History of the park
In Portland’s early years, the slopes of the Eastern Promenade served as a scenic grazing ground for cattle. Then in 1837, the City constructed a roadway along the Promenade from Fore Street to Washington Avenue. Development proposals followed. The City didn’t own the land on the ocean side of the roadway, with its prime views of Casco Bay and the harbor, and by the early 1880s the Fort Allen site was being considered for a hotel.
Fortunately for generations of Portlanders to come, local historian William Goold began garnering support for open space preservation on the Eastern Promenade. The City purchased the Fort Allen site in 1890 for use as a public park; it was followed by the acquisition of more land, initiated by Mayor James P. Baxter. In 1905, the City acquired 21 acres of open space on the ocean side of the Promenade and commissioned the Olmsted Brothers firm to design a plan for the park.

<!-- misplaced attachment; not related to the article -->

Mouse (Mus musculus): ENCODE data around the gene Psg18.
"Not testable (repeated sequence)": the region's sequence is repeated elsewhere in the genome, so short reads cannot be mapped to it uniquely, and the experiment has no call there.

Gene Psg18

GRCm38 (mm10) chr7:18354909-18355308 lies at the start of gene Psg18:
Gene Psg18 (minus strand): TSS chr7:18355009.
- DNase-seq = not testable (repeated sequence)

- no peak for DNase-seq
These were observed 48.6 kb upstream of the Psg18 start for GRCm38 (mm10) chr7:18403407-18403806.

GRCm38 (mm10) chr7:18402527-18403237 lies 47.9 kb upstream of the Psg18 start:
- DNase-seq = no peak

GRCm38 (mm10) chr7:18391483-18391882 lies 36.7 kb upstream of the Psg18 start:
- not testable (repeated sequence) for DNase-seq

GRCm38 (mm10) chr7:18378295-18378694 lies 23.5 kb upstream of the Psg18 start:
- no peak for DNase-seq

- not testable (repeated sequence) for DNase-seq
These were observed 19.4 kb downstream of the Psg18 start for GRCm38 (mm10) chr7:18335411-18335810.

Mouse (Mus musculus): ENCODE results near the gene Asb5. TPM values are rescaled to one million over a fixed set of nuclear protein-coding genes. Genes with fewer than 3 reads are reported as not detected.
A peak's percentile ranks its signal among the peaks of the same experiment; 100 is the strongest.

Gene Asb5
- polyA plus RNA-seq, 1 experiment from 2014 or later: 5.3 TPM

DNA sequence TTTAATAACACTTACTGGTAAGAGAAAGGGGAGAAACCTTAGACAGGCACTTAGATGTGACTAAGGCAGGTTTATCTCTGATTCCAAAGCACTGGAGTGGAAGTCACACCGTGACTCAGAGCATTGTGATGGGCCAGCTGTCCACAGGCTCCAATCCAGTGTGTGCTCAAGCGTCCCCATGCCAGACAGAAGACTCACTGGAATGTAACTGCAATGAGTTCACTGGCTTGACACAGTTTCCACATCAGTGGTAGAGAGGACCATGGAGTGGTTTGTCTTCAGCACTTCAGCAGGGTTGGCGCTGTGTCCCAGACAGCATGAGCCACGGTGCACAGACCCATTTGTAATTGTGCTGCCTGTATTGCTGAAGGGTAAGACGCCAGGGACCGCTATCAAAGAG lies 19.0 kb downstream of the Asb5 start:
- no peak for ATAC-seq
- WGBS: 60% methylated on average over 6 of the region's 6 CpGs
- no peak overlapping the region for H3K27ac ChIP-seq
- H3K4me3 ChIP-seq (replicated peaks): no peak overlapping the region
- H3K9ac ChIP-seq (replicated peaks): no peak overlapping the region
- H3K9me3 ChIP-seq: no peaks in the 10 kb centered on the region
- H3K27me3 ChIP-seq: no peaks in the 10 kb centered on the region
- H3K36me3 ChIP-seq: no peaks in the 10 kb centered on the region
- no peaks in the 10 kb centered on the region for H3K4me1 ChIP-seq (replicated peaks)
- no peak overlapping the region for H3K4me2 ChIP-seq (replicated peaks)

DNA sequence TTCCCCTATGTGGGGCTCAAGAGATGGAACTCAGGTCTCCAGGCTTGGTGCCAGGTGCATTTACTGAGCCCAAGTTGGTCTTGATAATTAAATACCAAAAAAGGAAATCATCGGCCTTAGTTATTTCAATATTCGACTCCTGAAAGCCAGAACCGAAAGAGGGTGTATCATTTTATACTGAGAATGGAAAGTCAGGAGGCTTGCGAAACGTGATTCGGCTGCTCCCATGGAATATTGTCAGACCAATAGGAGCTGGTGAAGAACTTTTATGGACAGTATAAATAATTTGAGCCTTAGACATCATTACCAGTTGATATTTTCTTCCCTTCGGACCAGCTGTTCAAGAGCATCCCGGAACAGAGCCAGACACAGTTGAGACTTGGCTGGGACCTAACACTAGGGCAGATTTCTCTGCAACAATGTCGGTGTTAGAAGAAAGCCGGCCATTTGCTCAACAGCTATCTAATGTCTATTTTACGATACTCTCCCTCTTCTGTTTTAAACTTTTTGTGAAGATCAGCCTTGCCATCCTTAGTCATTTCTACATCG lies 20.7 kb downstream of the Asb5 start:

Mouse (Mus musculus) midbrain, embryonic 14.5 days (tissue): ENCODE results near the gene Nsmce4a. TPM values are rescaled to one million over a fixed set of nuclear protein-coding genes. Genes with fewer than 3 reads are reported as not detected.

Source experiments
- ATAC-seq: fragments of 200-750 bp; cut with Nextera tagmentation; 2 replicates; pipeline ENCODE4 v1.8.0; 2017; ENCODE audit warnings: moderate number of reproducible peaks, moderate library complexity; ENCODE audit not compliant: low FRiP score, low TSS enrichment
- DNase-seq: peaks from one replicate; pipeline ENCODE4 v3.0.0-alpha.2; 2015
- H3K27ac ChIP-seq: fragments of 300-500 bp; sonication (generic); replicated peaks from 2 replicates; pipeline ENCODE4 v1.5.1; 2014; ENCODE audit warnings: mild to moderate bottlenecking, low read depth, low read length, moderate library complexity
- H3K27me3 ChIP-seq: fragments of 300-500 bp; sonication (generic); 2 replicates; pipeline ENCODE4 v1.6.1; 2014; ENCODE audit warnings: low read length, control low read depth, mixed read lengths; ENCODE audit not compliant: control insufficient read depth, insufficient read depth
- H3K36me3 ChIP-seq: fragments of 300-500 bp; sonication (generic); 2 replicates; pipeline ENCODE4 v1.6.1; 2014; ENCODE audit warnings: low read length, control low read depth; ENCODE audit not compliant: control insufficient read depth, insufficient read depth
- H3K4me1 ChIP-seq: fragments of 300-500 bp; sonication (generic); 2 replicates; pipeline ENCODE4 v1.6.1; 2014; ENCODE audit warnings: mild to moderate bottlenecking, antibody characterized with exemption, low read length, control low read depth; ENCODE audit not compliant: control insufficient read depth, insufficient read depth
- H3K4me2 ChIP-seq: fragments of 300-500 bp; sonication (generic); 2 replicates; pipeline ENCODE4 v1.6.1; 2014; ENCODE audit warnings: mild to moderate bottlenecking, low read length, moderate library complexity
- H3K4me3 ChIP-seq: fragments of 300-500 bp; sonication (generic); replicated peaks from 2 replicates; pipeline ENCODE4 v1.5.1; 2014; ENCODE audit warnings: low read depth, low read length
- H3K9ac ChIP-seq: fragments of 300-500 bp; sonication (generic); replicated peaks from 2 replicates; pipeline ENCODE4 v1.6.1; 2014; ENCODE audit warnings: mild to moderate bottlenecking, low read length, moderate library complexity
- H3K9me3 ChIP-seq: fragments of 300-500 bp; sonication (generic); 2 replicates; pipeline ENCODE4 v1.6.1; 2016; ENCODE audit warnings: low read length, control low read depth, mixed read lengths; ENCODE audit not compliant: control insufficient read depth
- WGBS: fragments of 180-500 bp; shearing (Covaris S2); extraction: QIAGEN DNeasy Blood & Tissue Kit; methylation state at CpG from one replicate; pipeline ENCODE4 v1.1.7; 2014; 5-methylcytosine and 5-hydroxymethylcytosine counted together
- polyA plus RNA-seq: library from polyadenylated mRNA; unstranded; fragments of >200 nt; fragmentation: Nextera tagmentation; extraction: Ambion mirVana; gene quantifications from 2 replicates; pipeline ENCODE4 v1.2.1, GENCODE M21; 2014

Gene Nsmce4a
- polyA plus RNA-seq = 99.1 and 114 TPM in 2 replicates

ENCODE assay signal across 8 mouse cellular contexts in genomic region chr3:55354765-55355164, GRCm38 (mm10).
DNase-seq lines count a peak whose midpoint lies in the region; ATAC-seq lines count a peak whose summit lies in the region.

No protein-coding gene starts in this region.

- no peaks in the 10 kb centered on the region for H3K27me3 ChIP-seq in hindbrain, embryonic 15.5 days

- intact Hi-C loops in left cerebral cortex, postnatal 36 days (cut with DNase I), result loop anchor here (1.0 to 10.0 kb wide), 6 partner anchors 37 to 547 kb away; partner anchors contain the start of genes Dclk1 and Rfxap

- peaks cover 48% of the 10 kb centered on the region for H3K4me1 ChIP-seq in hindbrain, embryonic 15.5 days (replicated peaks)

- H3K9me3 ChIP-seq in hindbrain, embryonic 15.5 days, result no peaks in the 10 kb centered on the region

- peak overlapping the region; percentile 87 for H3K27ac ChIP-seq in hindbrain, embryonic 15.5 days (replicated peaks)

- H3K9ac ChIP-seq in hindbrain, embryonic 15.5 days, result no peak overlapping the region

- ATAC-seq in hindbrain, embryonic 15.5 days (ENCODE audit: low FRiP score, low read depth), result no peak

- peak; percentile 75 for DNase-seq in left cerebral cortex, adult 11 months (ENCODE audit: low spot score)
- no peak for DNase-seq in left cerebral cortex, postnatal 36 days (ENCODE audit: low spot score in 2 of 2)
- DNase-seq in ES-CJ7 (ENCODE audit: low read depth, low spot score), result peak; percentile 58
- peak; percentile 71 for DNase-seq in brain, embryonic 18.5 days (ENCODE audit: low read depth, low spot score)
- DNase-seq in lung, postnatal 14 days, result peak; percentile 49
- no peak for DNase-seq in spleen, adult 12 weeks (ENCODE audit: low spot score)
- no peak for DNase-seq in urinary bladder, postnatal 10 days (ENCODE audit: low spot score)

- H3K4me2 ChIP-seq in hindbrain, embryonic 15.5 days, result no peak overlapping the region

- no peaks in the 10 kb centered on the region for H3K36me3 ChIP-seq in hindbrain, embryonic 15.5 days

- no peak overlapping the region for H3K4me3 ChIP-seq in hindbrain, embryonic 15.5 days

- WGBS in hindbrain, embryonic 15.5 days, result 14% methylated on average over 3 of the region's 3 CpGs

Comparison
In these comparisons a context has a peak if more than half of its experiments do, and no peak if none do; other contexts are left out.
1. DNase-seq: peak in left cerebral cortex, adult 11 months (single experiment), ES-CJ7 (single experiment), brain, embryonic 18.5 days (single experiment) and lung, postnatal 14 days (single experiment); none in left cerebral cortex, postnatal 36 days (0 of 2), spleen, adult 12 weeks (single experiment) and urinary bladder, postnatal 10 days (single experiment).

In 1989, the park was listed on the National Register of Historic Places.
In 2004, the City mandated preparation of a master plan for the Eastern Promenade, along with a program to encourage community support, advocacy and public education.
As stated in the 2004 Eastern Promenade Master Plan, “A Friends Group for Eastern Promenade would be the primary advocacy voice to insure funds are dedicated to the care and improvement of the park.” Friends of the Eastern Promenade was founded in 2006.